The National Industrial Court of Nigeria (NICN) as a specialised court has exclusive jurisdiction in civil causes and matters relating to or connected with any labour, employment, trade unions, industrial relations and matters arising from workplace, the conditions of service, including health, safety, welfare of labour, employee, worker and matter incidental thereto or connected therewith.
NICN equally handles matters relating to, connected with or arising from Factories Act, Trade Disputes Act, Trade Unions Act, Labour Act, Employees’ Compensation Act or any other Act or Law relating to labour, employment, Industrial relations, workplace or any other enactment replacing the Acts or Law.
The court in 2021 delivered some notable and significant judgments on pensions and related matters, compensatory damages, miscellany, disciplinary matters, exit of employment, unfair labour practice etc.
In pensions and related matters, the court delivered an outstanding judgment on Dec. 7, 2021 in suit Girei v Sigma Pensions Ltd with suit No. NICN/ABJ/379/2020.
The judgment was delivered to clarify possible gaps in the Pensions Reform Act (PRA).
The judgment as delivered by Justice Benedict Kanyip reinforced the 25 per cent withdrawal threshold allowed by the PRA as relating only to those who voluntarily retire at/under 50 years, disengage, or are disengaged from employment.
It stated that there was no such bar either in the legislation or the constitution that restricts retirees who clock the retirement age of 60 years or 35 years in service, from taking a 50 per cent lump sum, or more withdrawal from their Retirement Saving Account (RSA).
The court also found that where the claimant as in the instant case, had not been allowed from withdrawing 50 per cent lump sum from her RSA, on grounds of being a female, that there was an infringement of constitutional provisions.
The court in addition delivered significant judgments in the award of compensatory damages.
In Oyeyemi v Covenant University, in suit no. NICN/LA/758/2016, judgment delivered by Justice O.A Obaseki-Osaghae on Sept.28, 2021, the defendant unilaterally reviewed the claimant’s employment contract to Senior Lecturer, on contract, which was unsolicited and would make the workplace intolerable to him.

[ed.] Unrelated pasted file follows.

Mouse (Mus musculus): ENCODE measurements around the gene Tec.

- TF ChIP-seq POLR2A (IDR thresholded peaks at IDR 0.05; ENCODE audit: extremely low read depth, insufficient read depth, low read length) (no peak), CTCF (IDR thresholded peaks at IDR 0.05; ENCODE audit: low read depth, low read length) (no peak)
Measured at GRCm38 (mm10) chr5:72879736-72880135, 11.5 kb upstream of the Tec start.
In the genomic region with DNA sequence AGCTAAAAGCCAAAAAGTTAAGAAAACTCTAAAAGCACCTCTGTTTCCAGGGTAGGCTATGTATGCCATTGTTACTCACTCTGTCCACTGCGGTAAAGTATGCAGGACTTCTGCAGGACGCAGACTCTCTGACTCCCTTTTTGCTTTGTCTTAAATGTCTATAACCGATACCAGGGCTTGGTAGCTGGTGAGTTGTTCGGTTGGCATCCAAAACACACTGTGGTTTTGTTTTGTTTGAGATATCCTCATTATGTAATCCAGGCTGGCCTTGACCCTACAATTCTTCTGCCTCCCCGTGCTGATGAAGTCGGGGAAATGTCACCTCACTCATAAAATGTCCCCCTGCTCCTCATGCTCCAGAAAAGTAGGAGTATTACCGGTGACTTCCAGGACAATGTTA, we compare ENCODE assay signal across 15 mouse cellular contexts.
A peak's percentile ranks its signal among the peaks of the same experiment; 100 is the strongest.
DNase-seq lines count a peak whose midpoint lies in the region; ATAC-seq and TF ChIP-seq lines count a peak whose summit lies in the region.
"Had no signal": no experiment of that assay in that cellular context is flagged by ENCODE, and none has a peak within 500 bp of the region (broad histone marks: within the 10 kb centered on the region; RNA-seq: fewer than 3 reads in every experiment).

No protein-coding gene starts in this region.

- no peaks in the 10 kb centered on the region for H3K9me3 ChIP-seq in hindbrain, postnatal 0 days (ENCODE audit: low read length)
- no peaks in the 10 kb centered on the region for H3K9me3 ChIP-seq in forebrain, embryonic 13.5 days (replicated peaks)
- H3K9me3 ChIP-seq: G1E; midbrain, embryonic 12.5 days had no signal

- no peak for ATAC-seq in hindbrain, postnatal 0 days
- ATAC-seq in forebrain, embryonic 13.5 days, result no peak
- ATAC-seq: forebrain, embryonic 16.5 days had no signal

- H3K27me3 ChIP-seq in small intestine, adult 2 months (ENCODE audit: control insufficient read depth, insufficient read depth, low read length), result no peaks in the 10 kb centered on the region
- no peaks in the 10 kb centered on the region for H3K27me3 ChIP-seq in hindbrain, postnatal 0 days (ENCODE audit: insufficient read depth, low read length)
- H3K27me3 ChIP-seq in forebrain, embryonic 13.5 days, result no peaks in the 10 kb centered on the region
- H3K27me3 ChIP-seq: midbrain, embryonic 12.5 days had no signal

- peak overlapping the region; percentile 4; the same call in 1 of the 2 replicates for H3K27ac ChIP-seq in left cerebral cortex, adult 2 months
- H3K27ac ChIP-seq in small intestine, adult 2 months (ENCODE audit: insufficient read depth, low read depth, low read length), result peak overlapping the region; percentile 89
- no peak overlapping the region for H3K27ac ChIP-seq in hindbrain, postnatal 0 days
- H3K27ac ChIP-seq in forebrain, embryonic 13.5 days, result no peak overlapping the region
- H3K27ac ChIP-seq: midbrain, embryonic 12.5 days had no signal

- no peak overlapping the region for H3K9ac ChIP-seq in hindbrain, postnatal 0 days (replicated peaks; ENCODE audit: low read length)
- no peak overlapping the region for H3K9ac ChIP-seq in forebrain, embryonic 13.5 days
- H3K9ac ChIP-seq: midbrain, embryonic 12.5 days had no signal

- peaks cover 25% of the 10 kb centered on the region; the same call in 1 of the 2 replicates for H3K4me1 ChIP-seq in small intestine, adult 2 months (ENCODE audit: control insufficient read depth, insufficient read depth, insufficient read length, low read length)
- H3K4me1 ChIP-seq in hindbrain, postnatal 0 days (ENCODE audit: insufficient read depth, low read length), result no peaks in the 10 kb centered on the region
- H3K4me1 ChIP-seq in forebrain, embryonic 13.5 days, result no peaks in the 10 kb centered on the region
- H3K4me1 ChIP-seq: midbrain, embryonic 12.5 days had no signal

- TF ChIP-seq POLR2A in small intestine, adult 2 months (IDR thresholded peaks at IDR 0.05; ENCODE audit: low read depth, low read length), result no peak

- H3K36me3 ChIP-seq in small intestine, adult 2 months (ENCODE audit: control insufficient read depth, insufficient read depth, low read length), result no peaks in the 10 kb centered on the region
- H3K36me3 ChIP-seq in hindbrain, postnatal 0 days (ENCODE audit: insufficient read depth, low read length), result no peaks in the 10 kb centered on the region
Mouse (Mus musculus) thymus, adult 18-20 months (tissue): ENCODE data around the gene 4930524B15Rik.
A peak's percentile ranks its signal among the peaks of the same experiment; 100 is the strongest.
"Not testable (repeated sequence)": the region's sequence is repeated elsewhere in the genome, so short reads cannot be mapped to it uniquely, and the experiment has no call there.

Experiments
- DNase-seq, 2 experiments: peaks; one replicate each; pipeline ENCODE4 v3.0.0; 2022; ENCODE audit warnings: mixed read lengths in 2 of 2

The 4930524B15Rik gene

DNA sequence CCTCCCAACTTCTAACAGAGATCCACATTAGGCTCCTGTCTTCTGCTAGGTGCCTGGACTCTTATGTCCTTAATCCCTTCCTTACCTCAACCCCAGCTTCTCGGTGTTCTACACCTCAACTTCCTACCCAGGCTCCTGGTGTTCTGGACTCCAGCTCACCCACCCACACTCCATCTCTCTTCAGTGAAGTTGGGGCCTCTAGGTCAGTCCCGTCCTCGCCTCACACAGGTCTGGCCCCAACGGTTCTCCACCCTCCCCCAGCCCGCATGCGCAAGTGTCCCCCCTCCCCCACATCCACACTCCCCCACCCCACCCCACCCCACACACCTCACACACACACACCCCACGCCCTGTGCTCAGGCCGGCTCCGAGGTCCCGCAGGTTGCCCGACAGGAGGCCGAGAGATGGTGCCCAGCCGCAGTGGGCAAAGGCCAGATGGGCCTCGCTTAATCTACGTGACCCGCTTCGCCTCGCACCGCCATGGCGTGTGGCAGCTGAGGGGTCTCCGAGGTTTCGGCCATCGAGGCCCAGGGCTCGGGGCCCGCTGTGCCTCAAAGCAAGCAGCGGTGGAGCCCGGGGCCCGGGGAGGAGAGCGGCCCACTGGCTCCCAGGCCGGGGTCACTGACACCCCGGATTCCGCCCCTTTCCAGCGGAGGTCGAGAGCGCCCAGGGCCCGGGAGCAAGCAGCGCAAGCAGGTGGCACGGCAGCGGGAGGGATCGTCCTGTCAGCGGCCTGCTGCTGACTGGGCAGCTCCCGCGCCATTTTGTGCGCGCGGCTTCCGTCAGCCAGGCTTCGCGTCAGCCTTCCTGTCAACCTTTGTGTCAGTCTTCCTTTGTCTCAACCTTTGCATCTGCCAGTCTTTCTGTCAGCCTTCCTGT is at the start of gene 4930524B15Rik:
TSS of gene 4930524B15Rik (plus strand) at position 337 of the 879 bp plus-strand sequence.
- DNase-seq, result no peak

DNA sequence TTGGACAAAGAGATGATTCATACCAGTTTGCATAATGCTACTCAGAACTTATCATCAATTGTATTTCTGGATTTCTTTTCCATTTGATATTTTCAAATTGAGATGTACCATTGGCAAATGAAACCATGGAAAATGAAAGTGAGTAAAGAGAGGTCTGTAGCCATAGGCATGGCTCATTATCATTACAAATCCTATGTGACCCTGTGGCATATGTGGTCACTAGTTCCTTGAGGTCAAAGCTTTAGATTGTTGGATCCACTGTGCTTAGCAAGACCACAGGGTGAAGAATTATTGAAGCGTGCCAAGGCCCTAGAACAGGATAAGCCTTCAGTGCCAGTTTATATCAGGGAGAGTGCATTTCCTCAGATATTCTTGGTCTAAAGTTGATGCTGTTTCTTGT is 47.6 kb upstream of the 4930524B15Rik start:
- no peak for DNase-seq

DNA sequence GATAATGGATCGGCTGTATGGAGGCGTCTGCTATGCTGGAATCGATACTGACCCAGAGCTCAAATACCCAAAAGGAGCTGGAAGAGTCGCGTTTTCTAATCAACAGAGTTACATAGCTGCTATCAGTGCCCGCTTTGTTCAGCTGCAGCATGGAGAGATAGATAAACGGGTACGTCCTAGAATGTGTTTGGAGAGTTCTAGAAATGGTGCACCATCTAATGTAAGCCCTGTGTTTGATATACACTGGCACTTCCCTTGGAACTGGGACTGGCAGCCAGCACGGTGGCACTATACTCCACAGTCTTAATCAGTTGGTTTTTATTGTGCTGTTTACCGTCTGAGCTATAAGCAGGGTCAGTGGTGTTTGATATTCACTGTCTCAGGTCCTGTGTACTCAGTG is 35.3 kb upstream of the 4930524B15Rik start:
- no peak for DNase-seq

Coupled with the wrongful termination of his employment by the issuance of two letters of termination with immediate effect without any reason.
The court therefore held that the claimant was entitled to an award of monetary equivalent of 24 months’ salary as general damages.
Similarly, in Iteogu v International Energy Insurance Plc, suit no. NICN/LA/444/2016, judgment delivered by Justice O.A Obaseki-Osaghae on Feb.12,2021, the court held that the claimant was entitled to an award of general damages, which was sum equivalent of 24 months’ salary, for the stigma associated with the defendant’s unfounded and unjustified allegation of fraud against her.
When it came to the issue of interpretation of Trade Unions Act by way of an employee possessing the right to be a member of any union of their choice or otherwise, the court equally delivered some landmark judgments in that regard.
Examples are in Amalgamated Union of Public Corporations, Civil Service and Recreational Services Employees of Public Corporations, Civil Service Technical and Recreational Services Employees (AUPCTRE) v Corporate Affairs Commission (CAC), suit no. NICN/ABJ/62/2021, judgement delivered by Justice Benedict Kanyip on Oct. 7 2021.
This judgment was a firm pronouncement reiterating judicial disapproval of an employer’s interference in trade union activities in its workplace.
This was in consonance with the express lettering of the Trade Unions Act on the right of employees to unionise without interference by the employer.